SO, you have made a list of self-care rituals to follow on a daily, weekly and monthly basis, for the good of your mind, body and soul. It goes something like this: daily meditation, exercise, green juice and some time carved out to feel your feelings, weekly fun night with friends and yoga class, weekend skin and hair pampering and for cleansing your space, monthly manicure, pedicure and facial. Seems doable, right? Sure, until you try to apply it to real life.
As you will find, there’ll be days when there is just no time for juicing or to even go and buy one. Late nights at work necessitate that you sleep in when you are supposed to work out. Cleansing your space on the weekend ends up spent on the couch binging on Netflix the whole day because you’re just so tired.
Meanwhile, every time you fail to follow through on something on the list, you feel a tinge of guilt. And if you didn’t know you were feeling bad about yourself before, the self-hate is overwhelming as you scroll through your friends regular #selfcare Instagram posts. You push yourself to do everything on the list, but its accompanied by anxiety. Just how did self-care turn into a chore and worse, become self-harm?
Self-care originated as a medical concept and was espoused by doctors to patients in the form of ways to exercise healthy habits to help them manage their health condition. Today, self-care is defined as the act of taking care of one’s own wellbeing, be it physical, emotional, mental, relational, professional or spiritual.
It is a call to be one’s own saviour. Said to be propagated by millennials, a generation that feels that they’ve seen enough whether it is injustice, careless actions and decisions made by their predecessors, which are affecting the wellbeing of society and the world, and want to take things into their own hands. And one of these ways is to empower themselves to take care of their selves, to help them cope and navigate the times. By leading the revolution online particularly on social media, self-care has grown exponentially in the last few years (it was Apple’s hottest app trend in 2018).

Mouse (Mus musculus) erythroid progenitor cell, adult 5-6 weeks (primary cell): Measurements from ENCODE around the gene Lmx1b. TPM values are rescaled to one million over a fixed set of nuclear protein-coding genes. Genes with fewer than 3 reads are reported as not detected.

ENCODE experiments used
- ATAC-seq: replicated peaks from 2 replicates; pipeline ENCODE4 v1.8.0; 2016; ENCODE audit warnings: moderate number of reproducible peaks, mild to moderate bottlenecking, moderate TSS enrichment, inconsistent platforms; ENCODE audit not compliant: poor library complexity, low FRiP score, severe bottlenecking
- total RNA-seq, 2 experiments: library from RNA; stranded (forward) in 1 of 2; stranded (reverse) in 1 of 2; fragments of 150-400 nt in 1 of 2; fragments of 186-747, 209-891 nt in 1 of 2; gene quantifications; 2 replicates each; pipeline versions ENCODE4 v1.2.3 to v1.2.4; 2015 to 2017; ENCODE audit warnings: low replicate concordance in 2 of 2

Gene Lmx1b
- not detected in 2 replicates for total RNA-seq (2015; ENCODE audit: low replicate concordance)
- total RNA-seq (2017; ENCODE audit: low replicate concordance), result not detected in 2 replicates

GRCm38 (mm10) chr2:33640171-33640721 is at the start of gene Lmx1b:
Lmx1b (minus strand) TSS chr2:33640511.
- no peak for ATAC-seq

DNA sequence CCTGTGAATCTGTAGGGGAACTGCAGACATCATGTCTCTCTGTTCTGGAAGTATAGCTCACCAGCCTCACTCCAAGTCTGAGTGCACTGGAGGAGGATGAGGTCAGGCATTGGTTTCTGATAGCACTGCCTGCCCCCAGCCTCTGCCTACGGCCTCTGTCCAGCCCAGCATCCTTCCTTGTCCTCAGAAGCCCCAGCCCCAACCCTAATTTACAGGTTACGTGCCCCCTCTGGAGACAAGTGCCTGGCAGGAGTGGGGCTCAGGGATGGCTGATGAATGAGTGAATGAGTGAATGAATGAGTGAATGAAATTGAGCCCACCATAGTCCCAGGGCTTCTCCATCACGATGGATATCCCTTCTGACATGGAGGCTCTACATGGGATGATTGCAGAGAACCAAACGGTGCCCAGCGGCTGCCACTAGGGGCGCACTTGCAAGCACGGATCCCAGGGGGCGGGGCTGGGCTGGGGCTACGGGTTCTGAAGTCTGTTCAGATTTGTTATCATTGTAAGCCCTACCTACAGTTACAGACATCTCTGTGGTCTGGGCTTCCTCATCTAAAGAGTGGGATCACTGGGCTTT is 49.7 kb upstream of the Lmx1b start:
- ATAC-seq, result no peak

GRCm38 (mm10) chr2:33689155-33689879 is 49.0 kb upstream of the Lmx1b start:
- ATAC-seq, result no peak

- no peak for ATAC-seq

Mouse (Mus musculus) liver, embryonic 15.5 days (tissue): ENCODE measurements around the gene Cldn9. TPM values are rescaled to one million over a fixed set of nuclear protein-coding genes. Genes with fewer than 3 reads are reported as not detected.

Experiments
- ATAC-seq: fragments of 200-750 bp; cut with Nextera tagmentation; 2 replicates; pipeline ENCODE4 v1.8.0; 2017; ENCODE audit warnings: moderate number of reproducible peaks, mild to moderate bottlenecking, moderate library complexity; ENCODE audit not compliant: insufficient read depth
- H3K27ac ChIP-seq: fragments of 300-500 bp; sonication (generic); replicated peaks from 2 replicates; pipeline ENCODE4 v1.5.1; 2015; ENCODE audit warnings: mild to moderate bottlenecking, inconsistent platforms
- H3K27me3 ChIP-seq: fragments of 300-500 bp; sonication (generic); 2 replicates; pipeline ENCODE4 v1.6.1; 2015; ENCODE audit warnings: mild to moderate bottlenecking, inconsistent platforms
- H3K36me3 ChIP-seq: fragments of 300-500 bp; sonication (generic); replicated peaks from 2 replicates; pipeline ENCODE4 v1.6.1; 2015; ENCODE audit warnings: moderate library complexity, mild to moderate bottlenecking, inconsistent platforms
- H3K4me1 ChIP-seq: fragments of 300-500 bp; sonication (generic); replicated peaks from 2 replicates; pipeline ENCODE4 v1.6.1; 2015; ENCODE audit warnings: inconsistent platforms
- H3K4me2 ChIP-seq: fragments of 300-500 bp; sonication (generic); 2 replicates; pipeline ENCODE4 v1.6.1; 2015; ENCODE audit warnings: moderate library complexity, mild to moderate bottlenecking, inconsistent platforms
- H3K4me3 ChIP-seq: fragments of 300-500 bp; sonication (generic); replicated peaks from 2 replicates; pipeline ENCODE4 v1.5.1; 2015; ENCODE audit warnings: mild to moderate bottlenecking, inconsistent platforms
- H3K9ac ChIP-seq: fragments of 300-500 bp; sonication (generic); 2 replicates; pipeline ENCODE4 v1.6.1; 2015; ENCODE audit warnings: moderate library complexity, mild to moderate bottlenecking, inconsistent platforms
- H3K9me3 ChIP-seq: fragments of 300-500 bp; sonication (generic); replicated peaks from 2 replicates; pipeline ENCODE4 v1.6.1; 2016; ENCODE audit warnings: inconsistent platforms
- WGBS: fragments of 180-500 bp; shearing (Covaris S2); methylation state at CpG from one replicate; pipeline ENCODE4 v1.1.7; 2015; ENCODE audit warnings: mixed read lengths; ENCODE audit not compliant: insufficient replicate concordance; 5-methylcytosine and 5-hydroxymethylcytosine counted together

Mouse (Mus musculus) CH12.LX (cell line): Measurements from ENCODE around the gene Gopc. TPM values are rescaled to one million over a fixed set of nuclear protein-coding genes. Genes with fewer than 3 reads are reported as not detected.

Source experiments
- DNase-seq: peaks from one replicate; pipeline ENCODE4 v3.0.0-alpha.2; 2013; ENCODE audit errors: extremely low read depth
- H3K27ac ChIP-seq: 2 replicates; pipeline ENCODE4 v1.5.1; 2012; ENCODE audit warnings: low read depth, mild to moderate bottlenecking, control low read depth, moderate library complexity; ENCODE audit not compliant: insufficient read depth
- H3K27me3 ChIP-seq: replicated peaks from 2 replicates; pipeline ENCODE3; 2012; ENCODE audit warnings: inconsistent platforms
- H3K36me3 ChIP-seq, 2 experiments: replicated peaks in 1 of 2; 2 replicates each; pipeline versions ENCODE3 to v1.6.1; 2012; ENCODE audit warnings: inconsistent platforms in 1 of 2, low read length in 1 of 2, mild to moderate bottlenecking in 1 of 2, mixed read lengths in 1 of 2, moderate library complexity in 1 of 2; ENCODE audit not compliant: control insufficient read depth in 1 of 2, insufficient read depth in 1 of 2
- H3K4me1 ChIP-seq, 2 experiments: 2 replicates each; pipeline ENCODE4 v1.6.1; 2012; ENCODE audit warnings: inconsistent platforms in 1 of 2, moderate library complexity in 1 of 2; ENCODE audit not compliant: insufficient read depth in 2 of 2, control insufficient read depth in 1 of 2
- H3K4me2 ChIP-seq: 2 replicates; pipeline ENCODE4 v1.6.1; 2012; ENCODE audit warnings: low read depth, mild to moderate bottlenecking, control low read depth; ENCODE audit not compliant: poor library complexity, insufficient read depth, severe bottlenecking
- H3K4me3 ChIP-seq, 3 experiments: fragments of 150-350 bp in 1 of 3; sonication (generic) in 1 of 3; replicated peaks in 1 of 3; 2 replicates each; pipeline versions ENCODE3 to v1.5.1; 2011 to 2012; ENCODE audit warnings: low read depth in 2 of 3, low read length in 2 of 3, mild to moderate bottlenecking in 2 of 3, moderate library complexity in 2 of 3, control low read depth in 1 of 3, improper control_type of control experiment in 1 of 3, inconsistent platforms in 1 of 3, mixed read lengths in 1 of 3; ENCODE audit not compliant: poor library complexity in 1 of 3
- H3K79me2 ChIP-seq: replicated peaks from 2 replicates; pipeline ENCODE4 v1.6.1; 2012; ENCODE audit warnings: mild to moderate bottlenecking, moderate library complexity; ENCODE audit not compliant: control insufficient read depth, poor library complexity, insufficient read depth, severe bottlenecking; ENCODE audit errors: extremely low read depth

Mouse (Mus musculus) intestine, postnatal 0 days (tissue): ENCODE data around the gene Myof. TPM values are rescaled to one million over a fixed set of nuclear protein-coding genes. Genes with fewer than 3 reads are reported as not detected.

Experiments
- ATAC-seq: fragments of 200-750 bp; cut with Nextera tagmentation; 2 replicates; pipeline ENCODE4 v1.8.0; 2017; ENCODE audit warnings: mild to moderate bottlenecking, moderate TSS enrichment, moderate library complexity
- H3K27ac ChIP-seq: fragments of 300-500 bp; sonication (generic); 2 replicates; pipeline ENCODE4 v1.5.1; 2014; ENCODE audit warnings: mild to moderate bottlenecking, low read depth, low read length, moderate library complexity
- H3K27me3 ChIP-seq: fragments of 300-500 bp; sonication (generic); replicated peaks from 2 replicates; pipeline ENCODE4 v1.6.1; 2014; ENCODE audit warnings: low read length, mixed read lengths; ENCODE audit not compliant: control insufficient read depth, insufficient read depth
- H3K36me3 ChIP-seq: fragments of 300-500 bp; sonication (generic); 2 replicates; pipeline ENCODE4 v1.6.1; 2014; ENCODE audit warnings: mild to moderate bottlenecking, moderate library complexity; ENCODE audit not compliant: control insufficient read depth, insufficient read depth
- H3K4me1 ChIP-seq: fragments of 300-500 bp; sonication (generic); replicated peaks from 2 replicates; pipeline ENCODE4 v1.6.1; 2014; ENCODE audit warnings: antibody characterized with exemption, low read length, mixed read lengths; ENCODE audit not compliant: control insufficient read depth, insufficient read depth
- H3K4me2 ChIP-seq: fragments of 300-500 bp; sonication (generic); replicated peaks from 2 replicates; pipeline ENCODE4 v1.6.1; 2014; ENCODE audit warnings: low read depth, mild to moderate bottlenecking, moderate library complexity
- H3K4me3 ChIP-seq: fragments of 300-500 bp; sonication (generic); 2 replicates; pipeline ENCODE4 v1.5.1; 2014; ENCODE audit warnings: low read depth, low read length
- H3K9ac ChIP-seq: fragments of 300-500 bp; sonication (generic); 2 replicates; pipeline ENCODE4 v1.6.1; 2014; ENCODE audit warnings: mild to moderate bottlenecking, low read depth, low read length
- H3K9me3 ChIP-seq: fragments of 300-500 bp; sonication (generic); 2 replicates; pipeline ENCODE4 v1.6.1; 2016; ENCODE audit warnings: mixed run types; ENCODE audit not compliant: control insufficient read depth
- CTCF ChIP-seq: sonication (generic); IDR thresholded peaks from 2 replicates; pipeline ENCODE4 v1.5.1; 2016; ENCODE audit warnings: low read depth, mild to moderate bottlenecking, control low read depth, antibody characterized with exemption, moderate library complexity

On the downside, it has given rise to the pressure to chronicle self-care rituals on social media especially Instagram, which is rife with picture perfect breakfast bowls, plates of salad at lunchtime and a steady yoga pose accompanied by some sage words.
Known as performative wellness, it seems to be responsible for the pressure people feel to keep up with their self-care routines and ending up doing it not purely for one’s own good but also to look good to the world.
As such, well meaning self-care routines that are meant to help make life better, become a source of stress and anxiety. It’s pretty well-known when something becomes another “thing” to follow through in your to-do list, there are more problems than benefits gained. Also, being rigid about our commitment to self-care without considering that we may not have time some days or simply not be in the mood, which is normal in life is unrealistic.
Writer Fariha Roisin who co-wrote a column on self-care for the blog Hairpin says it best in defining self-care: “True self-care is figuring out what works for you and honouring what your needs are and working within your limitations.” For this, we also need self-awareness. To know how we are feeling and what we need at any time and as Roisin says, our limitations. Sometimes, what you need is a break and there are times, you may need a push. Only you know best.
With the flood of self-care routines and rituals out there, there has been a demand for going back to basics and removing rigid rituals in a bid to reclaim our time and lead a simpler life. The idea is to simplify self care. As a guide, here are some ideas:
▶ Learn to say no: Sometimes all you need is to stay home and go to bed early.
▶ Go for rituals that don’t require too much work: For instance, choose Intuitive Eating instead of a special diet (see our article: Return To Natural Eating Habits on thesundaily.my).
▶ Choose to do what you enjoy or feel like: This especially works with something you find challenging, for example exercise.
▶ Try small: Something is better than nothing. Take time during the day to recharge.
▶ Simplify routines: Unless you really enjoy your 25-step skin care routine, try skip-care, which allows you to skip certain steps and ditch unnecessary products.